So the bonus appeal of “junk bonds” that are a little bit unloved is that you can get capital gains as well as high income — you get the coupon payment, which, in the case of one of the bonds I was looking at would be $112.50 per $1,000 of principal per year (that’s a very high 11.25% coupon), and that’s pretty good, and you get your $1,000 back at the end. But if you can buy that bond in the secondary market for less than the principal amount, because people perceive higher risk (of inflation, or insolvency, or whatever), and they’re demanding higher effective interest rates to deal with that risk level, you also get a boost at the end when the bond is paid back at the full principal amount.
Assuming, of course, that the company doesn’t file for bankruptcy or otherwise fail to meet its end of the contract. So that iHeartRadio 11.25% coupon bond could have been bought back in 2016 for $750, for example, and that would have given the buyer a 15% yield… with, if the company survived, an additional 30% bonus when you were paid back $1,000 in principal for your $750 investment at maturity.
So that was a rather long screed about what corporate bonds are and how they make money (coupon payments plus return of principal), what else do they say about the kinds of bonds they’re going to be recommending? More from the ad…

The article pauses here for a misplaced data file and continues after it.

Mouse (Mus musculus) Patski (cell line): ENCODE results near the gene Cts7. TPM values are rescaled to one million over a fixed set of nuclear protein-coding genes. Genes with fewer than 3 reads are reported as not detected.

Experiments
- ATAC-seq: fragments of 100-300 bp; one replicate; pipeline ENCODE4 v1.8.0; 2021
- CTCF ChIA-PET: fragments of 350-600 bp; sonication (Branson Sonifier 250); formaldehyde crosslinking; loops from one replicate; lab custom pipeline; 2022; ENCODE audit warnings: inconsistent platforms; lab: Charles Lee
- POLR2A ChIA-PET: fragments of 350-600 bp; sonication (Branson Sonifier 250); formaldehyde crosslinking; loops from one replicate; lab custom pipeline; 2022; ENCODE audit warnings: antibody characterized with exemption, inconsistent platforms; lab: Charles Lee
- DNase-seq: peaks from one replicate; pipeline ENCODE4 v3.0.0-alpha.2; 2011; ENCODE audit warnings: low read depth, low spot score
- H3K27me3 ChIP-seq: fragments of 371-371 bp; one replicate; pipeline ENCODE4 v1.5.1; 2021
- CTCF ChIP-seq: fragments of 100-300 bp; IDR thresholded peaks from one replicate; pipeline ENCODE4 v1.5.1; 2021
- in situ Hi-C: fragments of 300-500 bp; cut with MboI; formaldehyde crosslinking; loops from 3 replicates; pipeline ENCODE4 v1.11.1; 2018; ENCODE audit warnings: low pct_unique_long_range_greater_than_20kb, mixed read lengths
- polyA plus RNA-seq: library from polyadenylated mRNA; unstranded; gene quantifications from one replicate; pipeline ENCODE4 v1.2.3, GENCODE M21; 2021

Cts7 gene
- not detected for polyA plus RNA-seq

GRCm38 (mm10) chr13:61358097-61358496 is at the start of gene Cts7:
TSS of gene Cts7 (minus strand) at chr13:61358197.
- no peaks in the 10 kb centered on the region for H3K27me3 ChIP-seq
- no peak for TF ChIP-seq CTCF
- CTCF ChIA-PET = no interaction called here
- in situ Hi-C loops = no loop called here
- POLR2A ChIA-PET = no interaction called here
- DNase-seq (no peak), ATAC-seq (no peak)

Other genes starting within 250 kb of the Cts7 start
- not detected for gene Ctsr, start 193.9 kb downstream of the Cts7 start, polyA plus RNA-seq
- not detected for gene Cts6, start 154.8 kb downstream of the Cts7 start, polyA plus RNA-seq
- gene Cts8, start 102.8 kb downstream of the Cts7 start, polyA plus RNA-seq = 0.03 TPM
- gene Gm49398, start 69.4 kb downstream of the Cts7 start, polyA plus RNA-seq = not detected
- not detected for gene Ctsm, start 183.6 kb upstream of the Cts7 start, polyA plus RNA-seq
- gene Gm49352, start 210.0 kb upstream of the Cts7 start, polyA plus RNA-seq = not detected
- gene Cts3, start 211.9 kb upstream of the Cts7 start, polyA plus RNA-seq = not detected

“And while so-called experts may tell you it’s impossible to get these types of yields in today’s zero-interest-rate world…
“As you’ve seen, Alpha Contracts allow you to lock in checks of…
“$1,000, $2,000 or even $10,000… with ZERO risk from the stock market!”
And he runs through some examples…
“… some of the most recent Alpha Contracts I’ve seen in the markets…
+ $4,000 from Southern States Corp.
+ $3,500 from Neiman Marcus Group
+ $4,700 from Armstrong Energy
+ $2,600 from JPMorgan Chase
+ $4,400 from Exide Technologies
+ $2,520 from Hasbro
+ $3,950 from Alliance One Intl.”
And apparently we’re not being told about them because Wall Street makes too much money to share…
“Wall Street brokers make a ton of money handing out ‘Alpha Contracts’ to major institutions…
“Prompting Bloomberg to say this about instruments like ‘Alpha Contracts’:
‘…profit is one of the last vestiges of Wall Street dominance, which banks guard fiercely.'”
So yes, that’s true — the banks do make quite a bit of money on bond trading, though the reason they hold onto the traditional trading systems (phone and texting, essentially) is not necessarily that they’re trying to keep individual investors away… it’s that they’re trying to keep their piece of the trade and avoid the efficiencies that come with more open electronic trading.